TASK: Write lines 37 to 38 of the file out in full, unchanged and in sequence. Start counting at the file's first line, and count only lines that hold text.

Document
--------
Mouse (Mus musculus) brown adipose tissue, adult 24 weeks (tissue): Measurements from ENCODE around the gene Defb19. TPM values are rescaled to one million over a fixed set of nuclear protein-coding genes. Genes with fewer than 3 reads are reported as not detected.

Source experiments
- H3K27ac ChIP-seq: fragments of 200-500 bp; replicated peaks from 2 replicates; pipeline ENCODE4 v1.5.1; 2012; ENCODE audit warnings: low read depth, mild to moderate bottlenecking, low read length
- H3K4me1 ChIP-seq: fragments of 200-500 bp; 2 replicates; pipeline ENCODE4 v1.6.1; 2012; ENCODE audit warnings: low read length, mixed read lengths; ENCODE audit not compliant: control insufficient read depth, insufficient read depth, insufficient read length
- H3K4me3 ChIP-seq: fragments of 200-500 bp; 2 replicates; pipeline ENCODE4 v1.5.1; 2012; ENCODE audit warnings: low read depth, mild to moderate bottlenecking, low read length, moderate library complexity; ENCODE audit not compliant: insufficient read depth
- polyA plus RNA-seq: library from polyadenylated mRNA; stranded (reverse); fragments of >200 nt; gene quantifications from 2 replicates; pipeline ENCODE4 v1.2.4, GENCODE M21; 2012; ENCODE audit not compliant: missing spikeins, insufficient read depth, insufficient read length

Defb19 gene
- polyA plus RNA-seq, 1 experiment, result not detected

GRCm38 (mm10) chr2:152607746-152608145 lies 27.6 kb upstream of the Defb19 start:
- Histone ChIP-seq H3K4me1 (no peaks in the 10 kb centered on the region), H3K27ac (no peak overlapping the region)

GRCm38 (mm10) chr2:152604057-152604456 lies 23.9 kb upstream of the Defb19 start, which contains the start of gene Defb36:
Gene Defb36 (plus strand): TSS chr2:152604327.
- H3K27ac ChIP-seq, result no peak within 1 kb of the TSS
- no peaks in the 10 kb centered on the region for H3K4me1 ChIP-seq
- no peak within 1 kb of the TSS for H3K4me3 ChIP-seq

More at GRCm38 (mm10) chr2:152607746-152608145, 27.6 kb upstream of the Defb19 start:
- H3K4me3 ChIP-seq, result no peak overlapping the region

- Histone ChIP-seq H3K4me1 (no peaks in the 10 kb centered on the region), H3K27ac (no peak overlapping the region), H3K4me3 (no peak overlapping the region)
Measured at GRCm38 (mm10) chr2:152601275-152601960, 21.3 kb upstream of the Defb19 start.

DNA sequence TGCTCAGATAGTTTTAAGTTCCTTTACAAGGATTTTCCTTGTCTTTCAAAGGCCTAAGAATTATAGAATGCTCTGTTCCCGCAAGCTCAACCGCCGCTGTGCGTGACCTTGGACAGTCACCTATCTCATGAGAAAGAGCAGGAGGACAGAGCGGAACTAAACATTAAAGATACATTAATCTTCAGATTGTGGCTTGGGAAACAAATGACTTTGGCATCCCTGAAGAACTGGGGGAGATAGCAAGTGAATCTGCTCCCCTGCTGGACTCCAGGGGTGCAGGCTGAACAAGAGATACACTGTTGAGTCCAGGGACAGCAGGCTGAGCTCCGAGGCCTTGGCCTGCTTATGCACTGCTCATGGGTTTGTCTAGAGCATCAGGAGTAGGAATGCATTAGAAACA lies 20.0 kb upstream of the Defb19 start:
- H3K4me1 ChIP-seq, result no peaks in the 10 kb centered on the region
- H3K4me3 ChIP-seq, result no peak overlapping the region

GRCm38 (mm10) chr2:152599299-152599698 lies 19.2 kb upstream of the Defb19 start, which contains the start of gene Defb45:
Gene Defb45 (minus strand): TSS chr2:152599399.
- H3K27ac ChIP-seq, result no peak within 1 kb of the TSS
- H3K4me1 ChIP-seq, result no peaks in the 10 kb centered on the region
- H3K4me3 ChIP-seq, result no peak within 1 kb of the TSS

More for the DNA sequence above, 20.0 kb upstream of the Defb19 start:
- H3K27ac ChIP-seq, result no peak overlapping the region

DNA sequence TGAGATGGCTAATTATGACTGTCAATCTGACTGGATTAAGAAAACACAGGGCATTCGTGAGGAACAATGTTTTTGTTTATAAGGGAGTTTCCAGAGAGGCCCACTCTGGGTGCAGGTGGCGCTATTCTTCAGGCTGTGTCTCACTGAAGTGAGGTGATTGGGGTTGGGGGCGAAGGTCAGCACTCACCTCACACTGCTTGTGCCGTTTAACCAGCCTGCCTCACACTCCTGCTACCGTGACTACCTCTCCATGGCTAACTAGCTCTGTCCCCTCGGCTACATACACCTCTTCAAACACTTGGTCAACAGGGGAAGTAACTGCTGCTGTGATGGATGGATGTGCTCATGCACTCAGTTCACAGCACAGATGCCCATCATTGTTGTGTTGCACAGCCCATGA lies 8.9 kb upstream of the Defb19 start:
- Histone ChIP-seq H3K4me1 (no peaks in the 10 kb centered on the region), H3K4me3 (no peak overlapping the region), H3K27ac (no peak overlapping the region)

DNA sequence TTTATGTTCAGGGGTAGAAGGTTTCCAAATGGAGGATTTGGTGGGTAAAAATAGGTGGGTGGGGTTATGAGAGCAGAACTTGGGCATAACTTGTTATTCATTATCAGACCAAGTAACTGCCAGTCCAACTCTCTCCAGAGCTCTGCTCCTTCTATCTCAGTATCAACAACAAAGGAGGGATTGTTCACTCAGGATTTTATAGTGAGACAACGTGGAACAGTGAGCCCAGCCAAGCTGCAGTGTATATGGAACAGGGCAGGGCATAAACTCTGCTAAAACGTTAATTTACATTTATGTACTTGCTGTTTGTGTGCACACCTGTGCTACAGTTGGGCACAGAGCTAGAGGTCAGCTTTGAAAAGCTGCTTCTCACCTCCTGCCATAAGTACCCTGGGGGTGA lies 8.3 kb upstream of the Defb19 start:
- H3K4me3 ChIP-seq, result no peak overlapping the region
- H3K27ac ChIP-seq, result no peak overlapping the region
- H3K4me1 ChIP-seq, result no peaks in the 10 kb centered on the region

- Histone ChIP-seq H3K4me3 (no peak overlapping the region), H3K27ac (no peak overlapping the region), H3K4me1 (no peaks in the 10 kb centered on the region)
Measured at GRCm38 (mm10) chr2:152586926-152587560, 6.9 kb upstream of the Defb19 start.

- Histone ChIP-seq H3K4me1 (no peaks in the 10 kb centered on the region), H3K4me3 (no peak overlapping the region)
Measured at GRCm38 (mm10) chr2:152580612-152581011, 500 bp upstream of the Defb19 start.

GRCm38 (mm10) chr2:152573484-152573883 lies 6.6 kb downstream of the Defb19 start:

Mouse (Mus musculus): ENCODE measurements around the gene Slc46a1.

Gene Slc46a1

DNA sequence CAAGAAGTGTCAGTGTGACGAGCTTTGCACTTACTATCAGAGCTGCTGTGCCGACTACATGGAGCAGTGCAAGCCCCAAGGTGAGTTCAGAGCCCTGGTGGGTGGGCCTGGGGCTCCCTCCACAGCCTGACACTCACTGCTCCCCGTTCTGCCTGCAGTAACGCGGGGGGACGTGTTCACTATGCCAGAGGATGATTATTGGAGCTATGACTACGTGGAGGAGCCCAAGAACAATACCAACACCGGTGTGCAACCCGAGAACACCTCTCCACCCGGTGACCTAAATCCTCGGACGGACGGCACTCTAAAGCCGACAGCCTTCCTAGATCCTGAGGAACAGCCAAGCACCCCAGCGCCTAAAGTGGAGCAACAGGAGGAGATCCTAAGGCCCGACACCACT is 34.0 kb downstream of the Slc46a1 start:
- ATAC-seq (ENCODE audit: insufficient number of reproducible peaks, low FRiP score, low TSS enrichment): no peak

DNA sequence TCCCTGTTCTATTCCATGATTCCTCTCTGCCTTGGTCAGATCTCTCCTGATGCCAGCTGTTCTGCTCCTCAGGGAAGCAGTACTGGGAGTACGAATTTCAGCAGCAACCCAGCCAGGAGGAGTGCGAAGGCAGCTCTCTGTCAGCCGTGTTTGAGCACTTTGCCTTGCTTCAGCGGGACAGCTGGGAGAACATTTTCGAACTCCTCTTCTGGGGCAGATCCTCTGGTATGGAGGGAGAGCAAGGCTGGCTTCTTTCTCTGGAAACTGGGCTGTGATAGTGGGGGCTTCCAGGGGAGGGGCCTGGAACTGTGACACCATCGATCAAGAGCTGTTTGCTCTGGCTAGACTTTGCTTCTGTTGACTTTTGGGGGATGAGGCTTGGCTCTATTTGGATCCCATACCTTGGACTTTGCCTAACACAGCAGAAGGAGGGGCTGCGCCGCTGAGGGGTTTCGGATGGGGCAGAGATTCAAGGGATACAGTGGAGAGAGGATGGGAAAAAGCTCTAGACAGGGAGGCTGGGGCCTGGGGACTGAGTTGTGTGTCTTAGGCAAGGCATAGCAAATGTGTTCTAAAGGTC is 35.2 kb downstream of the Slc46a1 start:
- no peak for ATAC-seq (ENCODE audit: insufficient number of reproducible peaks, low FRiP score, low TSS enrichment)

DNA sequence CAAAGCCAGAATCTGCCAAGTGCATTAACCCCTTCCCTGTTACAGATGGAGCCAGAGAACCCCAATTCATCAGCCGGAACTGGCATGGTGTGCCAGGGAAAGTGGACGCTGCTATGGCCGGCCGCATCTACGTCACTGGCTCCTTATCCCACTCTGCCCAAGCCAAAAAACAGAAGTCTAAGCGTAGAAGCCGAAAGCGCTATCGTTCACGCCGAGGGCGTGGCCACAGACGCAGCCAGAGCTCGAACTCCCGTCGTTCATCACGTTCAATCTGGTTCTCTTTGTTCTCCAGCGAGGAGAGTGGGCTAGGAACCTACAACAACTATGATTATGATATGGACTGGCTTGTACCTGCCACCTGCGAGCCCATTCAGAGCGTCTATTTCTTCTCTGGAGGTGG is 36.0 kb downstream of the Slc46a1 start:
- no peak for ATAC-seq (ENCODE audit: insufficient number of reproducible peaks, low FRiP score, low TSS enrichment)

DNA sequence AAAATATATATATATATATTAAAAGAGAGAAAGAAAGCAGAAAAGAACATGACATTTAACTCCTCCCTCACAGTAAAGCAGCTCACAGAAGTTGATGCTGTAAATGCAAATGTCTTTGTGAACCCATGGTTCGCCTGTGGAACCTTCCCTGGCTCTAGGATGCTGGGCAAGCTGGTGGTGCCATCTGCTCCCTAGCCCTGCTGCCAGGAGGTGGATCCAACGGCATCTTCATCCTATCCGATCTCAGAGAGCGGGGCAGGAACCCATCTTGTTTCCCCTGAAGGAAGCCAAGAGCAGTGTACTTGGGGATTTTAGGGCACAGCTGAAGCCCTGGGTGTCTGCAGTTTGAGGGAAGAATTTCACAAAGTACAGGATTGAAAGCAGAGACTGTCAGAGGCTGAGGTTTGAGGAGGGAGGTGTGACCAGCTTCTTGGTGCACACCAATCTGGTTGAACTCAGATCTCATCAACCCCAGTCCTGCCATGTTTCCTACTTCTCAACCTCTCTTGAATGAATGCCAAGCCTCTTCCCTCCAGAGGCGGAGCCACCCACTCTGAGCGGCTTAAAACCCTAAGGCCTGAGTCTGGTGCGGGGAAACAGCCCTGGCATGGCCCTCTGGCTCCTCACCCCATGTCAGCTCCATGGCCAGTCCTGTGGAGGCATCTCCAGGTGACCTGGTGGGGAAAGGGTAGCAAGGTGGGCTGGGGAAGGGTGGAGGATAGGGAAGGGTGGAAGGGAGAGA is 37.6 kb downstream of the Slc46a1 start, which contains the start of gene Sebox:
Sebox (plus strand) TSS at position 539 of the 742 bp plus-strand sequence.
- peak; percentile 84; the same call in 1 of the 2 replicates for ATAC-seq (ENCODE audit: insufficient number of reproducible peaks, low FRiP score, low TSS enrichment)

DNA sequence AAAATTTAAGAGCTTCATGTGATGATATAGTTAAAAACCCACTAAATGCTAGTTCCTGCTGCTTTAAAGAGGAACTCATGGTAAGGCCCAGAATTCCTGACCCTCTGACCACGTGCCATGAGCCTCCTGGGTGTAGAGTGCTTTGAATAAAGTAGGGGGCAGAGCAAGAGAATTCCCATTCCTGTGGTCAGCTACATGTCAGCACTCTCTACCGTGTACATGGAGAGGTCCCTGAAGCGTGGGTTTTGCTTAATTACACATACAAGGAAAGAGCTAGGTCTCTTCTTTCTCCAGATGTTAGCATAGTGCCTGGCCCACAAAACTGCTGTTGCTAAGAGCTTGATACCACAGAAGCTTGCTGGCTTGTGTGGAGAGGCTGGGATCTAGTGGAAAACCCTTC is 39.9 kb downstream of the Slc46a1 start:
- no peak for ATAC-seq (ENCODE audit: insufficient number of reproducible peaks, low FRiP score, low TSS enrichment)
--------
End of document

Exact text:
Measured at GRCm38 (mm10) chr2:152586926-152587560, 6.9 kb upstream of the Defb19 start.

- Histone ChIP-seq H3K4me1 (no peaks in the 10 kb centered on the region), H3K4me3 (no peak overlapping the region)